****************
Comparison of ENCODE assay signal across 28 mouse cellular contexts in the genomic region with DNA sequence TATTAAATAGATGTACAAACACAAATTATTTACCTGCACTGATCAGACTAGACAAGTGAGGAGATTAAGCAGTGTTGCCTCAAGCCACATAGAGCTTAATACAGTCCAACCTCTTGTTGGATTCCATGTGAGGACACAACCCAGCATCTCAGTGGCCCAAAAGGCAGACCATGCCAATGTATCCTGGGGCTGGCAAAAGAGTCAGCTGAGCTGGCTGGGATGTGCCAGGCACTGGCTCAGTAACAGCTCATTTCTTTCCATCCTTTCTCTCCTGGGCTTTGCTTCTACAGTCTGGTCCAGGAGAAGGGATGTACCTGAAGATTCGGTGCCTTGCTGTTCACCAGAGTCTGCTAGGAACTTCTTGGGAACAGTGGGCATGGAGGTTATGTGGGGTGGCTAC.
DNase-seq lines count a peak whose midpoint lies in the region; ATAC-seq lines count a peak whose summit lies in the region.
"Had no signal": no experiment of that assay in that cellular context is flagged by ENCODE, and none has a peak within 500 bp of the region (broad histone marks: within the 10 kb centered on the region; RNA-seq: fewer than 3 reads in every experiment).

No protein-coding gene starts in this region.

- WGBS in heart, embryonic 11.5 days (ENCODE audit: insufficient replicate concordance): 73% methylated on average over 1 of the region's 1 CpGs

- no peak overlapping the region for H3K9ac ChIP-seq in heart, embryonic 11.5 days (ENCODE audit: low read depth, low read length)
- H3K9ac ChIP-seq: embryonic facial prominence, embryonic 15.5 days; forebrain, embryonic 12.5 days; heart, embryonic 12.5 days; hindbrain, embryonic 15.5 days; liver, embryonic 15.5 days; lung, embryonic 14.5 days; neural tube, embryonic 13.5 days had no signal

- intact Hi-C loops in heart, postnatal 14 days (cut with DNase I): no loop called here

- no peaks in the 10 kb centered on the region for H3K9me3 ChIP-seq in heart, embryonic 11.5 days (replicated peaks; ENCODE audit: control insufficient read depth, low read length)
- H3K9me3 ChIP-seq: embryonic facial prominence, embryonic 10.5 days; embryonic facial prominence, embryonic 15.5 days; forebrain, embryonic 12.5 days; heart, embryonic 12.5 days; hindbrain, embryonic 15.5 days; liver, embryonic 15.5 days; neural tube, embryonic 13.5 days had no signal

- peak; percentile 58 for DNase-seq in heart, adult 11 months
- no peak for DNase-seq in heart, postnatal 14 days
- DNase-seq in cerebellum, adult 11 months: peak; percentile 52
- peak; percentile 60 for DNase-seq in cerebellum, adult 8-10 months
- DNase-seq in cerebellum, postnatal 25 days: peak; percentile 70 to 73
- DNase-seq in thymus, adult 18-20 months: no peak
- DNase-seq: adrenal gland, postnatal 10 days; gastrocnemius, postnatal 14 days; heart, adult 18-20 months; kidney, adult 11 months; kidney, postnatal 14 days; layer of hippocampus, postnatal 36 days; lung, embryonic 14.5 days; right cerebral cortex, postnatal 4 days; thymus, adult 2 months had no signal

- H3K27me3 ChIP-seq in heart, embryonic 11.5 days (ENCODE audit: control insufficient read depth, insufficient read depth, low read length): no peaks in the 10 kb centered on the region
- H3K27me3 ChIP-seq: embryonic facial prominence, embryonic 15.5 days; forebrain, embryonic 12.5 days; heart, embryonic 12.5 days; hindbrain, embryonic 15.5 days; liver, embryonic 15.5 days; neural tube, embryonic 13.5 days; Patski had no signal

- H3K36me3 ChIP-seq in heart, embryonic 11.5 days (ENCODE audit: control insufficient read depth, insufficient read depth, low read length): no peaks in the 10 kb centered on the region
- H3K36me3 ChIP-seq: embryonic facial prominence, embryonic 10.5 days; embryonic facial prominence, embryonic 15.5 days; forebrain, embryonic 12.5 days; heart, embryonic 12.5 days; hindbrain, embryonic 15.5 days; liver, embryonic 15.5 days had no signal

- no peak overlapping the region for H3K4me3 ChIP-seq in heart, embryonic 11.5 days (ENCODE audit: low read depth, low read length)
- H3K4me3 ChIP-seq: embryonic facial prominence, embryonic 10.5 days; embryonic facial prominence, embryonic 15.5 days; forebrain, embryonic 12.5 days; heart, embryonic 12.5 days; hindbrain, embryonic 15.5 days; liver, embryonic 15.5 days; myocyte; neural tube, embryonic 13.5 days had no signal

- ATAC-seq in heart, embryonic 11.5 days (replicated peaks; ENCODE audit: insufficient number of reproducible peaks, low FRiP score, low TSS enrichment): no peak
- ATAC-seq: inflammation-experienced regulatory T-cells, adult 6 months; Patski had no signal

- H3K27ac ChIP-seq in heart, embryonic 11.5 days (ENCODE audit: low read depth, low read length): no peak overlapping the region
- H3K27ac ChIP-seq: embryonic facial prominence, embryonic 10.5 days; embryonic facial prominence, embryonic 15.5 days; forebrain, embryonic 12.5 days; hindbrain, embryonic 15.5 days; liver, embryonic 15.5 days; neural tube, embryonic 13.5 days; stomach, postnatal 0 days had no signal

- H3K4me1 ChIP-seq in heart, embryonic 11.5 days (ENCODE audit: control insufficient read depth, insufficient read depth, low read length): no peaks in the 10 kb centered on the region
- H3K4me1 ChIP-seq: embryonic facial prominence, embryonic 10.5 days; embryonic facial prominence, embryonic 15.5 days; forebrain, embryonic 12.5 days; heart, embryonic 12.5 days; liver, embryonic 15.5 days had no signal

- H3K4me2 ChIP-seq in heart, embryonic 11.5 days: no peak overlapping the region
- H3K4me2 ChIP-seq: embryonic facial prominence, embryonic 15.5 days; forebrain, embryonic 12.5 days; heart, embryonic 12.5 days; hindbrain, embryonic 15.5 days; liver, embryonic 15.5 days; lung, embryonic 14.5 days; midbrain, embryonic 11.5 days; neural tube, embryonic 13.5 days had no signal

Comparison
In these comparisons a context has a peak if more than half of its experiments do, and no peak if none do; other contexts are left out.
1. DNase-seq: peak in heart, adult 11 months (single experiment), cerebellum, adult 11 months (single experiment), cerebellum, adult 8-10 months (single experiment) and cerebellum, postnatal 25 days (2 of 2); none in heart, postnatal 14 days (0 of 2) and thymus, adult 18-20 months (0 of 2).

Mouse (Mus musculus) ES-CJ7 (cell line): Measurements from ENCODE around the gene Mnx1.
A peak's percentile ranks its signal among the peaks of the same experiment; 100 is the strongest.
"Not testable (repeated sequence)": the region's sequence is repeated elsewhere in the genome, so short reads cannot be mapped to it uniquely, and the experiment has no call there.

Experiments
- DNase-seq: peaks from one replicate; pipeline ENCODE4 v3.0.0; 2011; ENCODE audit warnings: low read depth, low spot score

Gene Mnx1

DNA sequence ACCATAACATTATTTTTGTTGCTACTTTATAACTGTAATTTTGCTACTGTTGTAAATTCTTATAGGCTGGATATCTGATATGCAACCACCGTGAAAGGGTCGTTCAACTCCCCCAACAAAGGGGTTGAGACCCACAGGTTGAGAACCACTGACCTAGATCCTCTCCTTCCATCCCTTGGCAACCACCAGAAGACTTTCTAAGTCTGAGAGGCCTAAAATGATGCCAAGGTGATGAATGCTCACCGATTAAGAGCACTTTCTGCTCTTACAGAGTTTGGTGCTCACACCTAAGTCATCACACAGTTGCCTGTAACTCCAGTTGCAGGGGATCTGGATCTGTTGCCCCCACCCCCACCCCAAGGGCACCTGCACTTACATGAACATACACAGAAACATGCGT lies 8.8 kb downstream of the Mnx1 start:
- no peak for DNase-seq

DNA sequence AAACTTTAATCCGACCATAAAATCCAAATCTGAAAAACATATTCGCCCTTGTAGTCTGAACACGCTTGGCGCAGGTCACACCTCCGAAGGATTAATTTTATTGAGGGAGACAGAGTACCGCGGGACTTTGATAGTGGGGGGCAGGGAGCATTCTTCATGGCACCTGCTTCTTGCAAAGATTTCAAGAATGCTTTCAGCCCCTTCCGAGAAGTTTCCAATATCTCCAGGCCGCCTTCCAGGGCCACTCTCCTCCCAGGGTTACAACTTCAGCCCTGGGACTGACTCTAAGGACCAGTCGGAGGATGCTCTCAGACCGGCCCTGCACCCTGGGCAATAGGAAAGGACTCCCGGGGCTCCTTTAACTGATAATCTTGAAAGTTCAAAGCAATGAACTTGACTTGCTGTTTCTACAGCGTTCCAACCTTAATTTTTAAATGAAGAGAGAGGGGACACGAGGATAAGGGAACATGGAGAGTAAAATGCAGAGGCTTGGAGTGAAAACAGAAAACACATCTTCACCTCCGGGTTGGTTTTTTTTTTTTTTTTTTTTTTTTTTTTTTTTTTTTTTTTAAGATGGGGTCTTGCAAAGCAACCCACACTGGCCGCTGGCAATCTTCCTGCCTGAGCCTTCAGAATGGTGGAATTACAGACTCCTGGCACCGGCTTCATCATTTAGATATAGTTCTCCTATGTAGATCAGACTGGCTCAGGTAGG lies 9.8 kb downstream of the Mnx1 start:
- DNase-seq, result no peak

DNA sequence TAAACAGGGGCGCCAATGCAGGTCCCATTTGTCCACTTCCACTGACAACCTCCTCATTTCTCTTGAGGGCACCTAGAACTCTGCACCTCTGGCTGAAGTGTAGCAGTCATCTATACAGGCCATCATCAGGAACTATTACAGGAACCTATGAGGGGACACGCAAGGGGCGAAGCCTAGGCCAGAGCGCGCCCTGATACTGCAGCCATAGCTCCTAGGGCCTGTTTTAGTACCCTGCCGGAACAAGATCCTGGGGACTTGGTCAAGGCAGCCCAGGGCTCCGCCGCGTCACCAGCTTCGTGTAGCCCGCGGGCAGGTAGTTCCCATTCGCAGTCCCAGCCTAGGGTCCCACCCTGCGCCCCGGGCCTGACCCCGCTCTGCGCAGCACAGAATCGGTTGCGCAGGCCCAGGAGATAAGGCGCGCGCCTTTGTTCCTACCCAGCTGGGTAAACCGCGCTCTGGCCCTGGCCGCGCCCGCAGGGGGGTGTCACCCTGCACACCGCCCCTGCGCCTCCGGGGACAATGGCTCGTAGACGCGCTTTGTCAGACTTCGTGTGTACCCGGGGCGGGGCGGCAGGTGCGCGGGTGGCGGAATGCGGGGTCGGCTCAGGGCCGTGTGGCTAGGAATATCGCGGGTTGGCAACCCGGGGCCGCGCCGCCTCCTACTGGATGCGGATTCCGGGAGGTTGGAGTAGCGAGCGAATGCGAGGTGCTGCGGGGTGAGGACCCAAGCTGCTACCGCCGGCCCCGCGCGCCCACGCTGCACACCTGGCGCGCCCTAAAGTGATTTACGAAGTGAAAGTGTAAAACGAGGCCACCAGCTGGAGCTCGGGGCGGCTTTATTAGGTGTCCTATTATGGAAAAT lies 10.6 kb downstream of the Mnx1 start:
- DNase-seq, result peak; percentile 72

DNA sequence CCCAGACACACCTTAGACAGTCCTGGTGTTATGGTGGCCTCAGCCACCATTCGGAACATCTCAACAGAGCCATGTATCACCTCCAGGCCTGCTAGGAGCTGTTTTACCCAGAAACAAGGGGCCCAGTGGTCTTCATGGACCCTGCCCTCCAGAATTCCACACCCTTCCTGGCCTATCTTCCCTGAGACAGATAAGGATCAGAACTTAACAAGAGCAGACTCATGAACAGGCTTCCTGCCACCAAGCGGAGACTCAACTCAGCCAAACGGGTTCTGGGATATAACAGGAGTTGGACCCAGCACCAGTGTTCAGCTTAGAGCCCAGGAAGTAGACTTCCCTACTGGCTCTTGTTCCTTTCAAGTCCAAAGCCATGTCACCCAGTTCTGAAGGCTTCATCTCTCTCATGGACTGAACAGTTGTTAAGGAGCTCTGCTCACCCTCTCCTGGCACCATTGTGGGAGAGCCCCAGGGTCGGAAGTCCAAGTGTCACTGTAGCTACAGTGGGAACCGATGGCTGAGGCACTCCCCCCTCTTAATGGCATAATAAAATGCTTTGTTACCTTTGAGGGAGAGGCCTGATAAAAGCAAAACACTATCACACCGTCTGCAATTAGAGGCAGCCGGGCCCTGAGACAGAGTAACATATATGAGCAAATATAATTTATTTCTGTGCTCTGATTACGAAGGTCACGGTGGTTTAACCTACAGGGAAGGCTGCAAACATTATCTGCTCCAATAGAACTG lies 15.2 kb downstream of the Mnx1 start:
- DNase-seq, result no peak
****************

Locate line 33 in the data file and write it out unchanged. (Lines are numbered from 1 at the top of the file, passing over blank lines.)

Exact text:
In these comparisons a context has a peak if more than half of its experiments do, and no peak if none do; other contexts are left out.